Sometimes You Have To Think Like A Kid

Kids say (and think) the darndest things.  Where have I heard that before?  It’s sooooo true.  Kids brains aren’t just smaller and less developed than an adult brain.  I think they are wired completely different.  Where my brain might have a connection between making a mess and cleaning it, there is no such connection for anyone under the age of 18.  In fact, their brain apparently connects from making a mess directly to making a bigger one.

It’s common for adults to refer to two very different actions by the same term.  For instance, what do you think of the term “put to sleep”?  If you are a people doctor, you probably think of anesthesia…you know, “put to sleep” for surgery.  If you’re an animal doctor, “put to sleep” means the exact opposite, as in not going to wake up ever.  This difference in interpretation became painfully obvious to me when my 5 yod required emergency elbow surgery after a tragic game of horsey with her older sister.

Just prior to this accident, we put to sleep one of our dogs due to advanced age, painful arthritis, and pronounced dementia, not to mention just plain orneryness (not normally a criteria for euthanasia, but my husband would have made an exception for this particular dog).  Our vet friend came to our house to perform the procedure.  All the girls said their goodbyes and went to their room.  I laid next to him while he slipped painlessly away, then the girls came out again and gave him a last pet.  As they stood there, with the two older girls (and me) crying, the 5 yod said very bluntly, “he looks like he’s dead.”  We all looked at each other, and I said, “um, he is.”  I briefly wondered how she had missed the obvious, but didn’t think much about it.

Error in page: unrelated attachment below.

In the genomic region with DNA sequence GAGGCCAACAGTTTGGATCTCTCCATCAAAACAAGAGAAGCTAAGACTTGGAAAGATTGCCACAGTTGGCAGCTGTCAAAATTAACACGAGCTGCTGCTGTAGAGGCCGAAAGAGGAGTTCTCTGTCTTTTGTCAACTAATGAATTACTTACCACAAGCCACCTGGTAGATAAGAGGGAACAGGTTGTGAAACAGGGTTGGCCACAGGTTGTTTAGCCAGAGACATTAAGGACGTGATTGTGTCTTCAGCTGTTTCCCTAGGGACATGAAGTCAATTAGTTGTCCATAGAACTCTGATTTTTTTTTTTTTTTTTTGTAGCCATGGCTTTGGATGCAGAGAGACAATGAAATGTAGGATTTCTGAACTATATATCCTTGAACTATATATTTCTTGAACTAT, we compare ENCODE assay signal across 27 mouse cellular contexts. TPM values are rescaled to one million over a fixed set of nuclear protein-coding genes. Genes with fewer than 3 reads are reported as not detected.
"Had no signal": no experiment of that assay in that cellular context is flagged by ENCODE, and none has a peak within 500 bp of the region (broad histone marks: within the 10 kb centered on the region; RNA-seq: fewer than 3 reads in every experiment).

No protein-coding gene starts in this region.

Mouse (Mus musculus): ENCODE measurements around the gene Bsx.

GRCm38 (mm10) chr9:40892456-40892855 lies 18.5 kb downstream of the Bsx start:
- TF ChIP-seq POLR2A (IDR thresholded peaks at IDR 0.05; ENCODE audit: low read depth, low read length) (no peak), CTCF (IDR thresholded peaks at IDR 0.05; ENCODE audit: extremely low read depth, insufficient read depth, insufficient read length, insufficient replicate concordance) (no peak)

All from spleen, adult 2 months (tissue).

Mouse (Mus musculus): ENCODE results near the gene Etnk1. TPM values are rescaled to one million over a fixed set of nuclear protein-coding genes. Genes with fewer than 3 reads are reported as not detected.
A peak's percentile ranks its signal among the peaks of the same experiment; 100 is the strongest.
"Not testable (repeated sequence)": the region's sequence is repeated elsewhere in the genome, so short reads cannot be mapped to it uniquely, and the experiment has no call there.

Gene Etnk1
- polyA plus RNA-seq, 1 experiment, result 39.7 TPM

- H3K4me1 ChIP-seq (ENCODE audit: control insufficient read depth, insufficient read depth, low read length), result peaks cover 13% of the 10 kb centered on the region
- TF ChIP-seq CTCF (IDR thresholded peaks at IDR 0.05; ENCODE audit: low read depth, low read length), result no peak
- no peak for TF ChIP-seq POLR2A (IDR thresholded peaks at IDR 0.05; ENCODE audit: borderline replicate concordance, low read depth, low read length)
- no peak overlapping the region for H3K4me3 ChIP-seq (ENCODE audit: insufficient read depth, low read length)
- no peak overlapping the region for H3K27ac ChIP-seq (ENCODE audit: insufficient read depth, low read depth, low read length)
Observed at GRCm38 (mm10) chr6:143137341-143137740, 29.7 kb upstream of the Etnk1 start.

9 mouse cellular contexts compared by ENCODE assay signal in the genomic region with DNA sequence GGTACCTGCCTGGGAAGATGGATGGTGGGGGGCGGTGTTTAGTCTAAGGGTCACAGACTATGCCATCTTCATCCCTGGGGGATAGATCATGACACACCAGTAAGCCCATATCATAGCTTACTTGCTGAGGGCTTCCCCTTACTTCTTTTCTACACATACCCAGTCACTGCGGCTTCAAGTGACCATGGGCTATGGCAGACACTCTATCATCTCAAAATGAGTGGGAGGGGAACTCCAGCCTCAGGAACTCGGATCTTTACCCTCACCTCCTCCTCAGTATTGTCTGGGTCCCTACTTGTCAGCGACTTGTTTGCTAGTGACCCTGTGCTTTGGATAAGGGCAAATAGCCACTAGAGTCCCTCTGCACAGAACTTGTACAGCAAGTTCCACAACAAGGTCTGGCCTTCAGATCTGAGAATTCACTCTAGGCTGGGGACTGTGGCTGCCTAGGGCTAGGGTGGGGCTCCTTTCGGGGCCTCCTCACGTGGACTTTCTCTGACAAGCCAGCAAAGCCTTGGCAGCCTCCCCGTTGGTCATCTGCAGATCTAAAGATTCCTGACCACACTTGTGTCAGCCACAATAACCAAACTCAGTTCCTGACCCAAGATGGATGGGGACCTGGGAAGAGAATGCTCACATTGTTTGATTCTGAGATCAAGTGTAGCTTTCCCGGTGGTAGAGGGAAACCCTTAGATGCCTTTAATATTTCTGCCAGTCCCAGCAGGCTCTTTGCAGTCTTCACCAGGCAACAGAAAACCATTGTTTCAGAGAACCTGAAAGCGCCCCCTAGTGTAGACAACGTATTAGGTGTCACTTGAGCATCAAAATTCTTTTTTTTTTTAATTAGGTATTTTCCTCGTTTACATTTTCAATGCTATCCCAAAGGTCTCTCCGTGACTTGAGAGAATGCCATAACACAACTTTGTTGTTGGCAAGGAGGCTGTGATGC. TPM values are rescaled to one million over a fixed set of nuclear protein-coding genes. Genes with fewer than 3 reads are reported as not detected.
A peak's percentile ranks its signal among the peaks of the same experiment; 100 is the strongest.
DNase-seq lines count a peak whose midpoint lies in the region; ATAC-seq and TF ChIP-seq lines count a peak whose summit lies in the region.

A broken elbow didn’t hinder her phone obsession.

A few months later, as we’re sitting in the orthopedic surgeon’s office and talking about the procedure needed to repair her broken (in three places) elbow, the doctor is explaining how she will “put her to sleep” so she won’t feel anything.  I nod knowingly, understanding exactly what’s she’s talking about.  My 5yod just sits in stunned silence.  The day had been a blur of x-rays, multiple doctor appointments, and pain, so I assumed she had reached the point where she was just tuning everything out.  I certainly would have, if I could.

We left the doctor’s office to drive to the hospital next door for the surgery, and my 5 yod finally breaks down and starts crying.  Like any mother, I hugged her close and told her it would all be okay.  Then, she choked out the question that had been bouncing around in her brain for an hour, “will they put me in the ground?”  I couldn’t imagine what she was talking about, and she repeated her question again.  In horror, I realized that the only thing she knew about being put to sleep involved a very dead dog.  I quickly assured her this was different.  She would wake up from surgery and go home with us to sleep in her bed.  Her dad drove up about then, and she jumped into his arms and fell into an exhausted sleep.

For the rest of our surgery preparation, I quickly informed every medical personnel that walked through the door that she was going to take a nap for surgery, not be put to sleep.  The obvious confusion on each face was replaced with the same look of amazement when I explained the reason for differentiating between the same term with different outcomes.  One nurse assured me she would change the way she explained anesthesia to future patients.

Now, I’m careful about assuming a child understands what is perfectly obvious to me.  Because I don’t think like a child, and she doesn’t think like an adult.

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